else
                    {
                        Console.WriteLine("No data found.");
                    }

                    //close data reader
                    dr.Close();

                    //close connection
                    conn.Close();
                }
            }
            catch (Exception ex)
            {
                //display error message
                Console.WriteLine("Exception: " + ex.Message);
            }


        }
    }
}

As you can see in the above code, I have used an SqlConnection object in order to set the connection based on the connection string. Then, I used an SqlCommand object and passed as parameters the query and the SqlConnection object. Finally, I used an SqlDataReader object in order to store and then display the query's results.

OK, now that the source code is complete, it's time to compile and run the program. To compile the program, within our project in Visual Studio, by pressing the key F6 or by clicking on the "Build" menu and then click on "Build Solution", our program will be compiled and if everything is OK, that is if we get no errors and see the "Build succeeded" notification on the bottom left corner of the window, it means that the program is now ready for execution.

To execute the program, since this is a console application, we need to navigate to the project's directory and run the executable. In this demo, the project directory is "C:\temp\demos\TestApp2-SELECT". Therefore, from the command prompt, we need to navigate to "C:\temp\demos\TestApp2-SELECT\TestApp2-SELECT\bin\Debug" and execute the "TestApp2-SELECT.exe" program.

Right after we execute the program, we can see that our C# application managed to successfully connect to the named SQL Server instance ".\SQL2K17" and to return our SELECT SQL statement's results:

Our sample program output for the SELECT SQL query
Executing an UPDATE SQL Statement

Now, let's run a simple UPDATE query against the same database ("SampleDB").

Here's the data in the "employees" table before the update:

This is the data in the employees table before the UPDATE SQL operation

The SQL statement that we will execute is the below:

UPDATE employees
SET locationID=1
WHERE id=4;

The above query, will update the location for the employee record with id = 4.

In this case, our C# code is different than the previous one (SELECT query) since we do not need to make use of the SqlDataReader object. Instead, we just call the "ExecuteNonQuery" method of the SqlCommand object.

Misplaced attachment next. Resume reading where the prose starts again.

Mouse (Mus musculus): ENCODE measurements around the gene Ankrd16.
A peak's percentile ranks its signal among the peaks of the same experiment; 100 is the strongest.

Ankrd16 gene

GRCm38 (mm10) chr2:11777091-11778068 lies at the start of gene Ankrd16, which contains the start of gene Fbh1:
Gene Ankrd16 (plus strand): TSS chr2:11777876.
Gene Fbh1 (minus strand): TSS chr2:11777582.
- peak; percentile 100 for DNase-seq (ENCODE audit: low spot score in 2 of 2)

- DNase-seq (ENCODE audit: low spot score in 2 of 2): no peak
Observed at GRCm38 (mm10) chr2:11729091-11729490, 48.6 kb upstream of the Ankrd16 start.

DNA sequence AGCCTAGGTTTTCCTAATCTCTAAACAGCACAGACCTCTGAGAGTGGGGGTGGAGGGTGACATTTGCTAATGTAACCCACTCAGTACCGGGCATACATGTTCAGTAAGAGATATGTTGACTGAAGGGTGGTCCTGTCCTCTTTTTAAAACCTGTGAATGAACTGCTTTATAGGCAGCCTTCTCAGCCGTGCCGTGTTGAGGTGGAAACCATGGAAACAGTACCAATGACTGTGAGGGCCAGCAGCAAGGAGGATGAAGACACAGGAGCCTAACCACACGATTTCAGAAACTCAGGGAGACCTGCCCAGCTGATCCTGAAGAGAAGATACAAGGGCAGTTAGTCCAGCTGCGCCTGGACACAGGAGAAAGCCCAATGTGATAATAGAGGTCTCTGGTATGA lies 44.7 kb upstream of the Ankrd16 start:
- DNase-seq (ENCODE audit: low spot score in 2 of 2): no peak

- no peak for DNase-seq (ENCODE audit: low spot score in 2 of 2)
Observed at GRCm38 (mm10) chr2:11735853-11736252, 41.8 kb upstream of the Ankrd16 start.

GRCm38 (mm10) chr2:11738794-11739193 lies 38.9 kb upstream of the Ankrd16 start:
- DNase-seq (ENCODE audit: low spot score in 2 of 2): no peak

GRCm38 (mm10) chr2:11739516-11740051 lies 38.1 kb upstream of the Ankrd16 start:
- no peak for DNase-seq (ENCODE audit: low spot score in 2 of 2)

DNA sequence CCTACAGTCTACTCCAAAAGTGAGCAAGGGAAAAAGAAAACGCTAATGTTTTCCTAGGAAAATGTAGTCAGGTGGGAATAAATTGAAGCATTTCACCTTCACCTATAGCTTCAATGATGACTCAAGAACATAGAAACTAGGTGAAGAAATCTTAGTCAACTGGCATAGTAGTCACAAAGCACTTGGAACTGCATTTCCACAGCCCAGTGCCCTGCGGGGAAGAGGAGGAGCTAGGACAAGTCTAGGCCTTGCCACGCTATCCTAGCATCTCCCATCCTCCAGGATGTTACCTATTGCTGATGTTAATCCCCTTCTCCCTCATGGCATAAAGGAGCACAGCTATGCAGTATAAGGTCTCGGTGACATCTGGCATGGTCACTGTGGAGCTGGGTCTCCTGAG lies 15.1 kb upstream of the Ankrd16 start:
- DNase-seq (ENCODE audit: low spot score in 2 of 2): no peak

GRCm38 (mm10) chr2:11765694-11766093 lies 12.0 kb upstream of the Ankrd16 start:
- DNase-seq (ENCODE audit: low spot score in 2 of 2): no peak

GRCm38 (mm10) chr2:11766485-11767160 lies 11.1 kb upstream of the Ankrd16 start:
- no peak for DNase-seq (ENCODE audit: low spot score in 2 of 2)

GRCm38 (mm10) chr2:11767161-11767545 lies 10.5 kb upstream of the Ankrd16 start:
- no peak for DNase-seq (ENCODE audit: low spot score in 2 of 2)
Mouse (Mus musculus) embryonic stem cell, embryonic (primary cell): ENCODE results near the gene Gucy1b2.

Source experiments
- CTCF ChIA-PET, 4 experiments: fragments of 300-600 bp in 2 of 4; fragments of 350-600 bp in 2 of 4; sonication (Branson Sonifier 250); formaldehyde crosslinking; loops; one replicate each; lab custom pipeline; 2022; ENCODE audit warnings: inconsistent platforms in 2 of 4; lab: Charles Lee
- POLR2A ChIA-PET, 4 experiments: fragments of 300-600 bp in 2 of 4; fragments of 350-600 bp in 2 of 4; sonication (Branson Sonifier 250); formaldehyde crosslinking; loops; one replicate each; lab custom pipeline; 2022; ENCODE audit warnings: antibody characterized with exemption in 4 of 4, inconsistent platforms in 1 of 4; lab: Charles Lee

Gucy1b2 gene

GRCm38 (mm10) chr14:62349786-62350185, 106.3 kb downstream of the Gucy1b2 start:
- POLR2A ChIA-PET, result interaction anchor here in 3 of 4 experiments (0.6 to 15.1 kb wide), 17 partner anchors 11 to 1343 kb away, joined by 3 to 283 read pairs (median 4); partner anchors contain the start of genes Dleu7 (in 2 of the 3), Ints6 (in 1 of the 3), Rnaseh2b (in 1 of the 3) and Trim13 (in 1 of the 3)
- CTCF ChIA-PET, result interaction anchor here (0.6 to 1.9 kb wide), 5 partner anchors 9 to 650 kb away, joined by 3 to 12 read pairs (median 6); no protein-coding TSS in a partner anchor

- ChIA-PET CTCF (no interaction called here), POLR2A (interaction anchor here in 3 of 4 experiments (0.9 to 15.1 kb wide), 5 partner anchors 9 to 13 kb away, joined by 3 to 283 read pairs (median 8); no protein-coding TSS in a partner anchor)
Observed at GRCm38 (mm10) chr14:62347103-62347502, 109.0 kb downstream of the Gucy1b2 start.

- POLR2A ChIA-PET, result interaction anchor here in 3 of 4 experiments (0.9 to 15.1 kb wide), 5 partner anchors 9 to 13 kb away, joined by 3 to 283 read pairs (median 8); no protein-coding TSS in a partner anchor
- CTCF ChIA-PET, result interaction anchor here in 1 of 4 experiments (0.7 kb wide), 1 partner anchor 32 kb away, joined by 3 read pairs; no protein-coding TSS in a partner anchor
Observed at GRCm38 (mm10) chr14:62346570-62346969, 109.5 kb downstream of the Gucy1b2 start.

Note: Prior to start writing the code, similarly to my previous tip, you will need to create a new Visual C# project in Visual Studio, and select the "Console App (.NET Framework)" template. In my example, I named the project "TestApp2-UPDATE" and saved it in the "C:\temp\demos" folder on my local machine (a new subfolder with the name of the project was created).

See below how our code changes in order to run the UPDATE statement:

using System;
using System.Collections.Generic;
using System.Linq;
using System.Text;
using System.Threading.Tasks;
using System.Data.SqlClient;

namespace TestApp2_UPDATE
{
    class Program
    {
        static void Main(string[] args)
        {
            //set the connection string
            string connString = @"Server =.\SQL2K17; Database = SampleDB; Trusted_Connection = True;";


            try
            {
                //create the SqlConnection object
                using (SqlConnection conn = new SqlConnection(connString))
                {

                    //retrieve the SQL Server instance version
                    string query = @"UPDATE employees SET locationID=1 WHERE id=4;";
                    //create the SqlCommand object
                    SqlCommand cmd = new SqlCommand(query, conn);

                    //open connection
                    conn.Open();

                    //execute the SQL Command (UPDATE)
                    cmd.ExecuteNonQuery();

                    //close connection
                    conn.Close();

                    Console.WriteLine("UPDATE statement successfully executed.");
                }
            }
            catch (Exception ex)
            {
                //display error message
                Console.WriteLine("Exception: " + ex.Message);
            }


        }
    }
}

To execute the program, since this is a console application, we need to navigate to the project's directory and run the executable. In this demo, the project directory is "C:\temp\demos\TestApp2-UPDATE". Therefore, from the command prompt, we need to navigate to "C:\temp\demos\TestApp2-UPDATE\TestApp2-UPDATE\bin\Debug" and execute the "TestApp2-UPDATE.exe" program.

Our sample program output for the UPDATE SQL query

We can see the program was executed successfully.

Here's the data in the "employees" table after the update:

This is the data in the employees table after the UPDATE SQL operation

Conclusion

In this tip, we discussed how you can connect to SQL Server from a .NET application, run SELECT and UPDATE statements, and process the results. We developed a simple C# application which makes use of the ".NET Framework Data Provider for SQL Server", and successfully performed the abovementioned operations.

In subsequent tips, we will see more examples of performing different data operations from .NET.

Next Steps


Last Updated: 2018-11-14


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About the author
MSSQLTips author Artemakis Artemiou Artemakis Artemiou is a Senior SQL Server and Software Architect, Author, and a former Microsoft Data Platform MVP (2009-2018).

View all my tips